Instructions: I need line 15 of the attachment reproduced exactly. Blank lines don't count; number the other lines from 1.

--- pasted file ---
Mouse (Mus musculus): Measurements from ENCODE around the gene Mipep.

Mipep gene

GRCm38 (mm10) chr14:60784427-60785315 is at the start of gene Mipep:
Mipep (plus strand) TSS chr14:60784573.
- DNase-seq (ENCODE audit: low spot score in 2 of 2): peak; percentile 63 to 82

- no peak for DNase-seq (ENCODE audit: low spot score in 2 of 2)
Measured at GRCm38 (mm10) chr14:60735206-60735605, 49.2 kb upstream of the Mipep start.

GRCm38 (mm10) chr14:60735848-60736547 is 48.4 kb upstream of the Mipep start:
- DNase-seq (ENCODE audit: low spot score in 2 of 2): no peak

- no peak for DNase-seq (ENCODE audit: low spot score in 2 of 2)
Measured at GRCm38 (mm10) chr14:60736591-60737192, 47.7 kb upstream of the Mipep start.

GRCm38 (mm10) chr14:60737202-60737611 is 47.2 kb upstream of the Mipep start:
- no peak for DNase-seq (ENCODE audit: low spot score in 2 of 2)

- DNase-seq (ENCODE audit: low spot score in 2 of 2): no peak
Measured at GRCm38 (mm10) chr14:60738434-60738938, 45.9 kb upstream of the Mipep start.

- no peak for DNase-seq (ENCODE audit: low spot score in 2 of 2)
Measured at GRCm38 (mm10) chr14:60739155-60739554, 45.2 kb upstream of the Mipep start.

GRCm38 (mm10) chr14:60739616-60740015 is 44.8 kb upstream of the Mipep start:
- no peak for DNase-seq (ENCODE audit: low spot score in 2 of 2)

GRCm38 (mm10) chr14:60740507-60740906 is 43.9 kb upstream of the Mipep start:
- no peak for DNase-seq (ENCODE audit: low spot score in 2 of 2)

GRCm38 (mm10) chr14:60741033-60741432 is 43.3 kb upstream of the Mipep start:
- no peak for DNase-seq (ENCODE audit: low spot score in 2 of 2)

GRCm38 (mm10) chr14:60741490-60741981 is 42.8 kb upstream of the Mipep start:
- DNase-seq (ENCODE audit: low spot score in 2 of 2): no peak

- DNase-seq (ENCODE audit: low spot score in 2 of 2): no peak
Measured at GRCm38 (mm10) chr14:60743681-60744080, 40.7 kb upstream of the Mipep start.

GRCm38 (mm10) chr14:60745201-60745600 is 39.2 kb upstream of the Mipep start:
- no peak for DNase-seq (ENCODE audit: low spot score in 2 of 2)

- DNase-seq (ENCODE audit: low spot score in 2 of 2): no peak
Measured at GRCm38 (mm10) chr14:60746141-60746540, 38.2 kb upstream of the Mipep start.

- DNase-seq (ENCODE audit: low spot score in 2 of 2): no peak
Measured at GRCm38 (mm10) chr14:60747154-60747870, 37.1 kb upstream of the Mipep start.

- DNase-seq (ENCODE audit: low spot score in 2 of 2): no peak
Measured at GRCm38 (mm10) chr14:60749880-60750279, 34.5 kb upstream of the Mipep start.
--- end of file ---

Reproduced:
Measured at GRCm38 (mm10) chr14:60738434-60738938, 45.9 kb upstream of the Mipep start.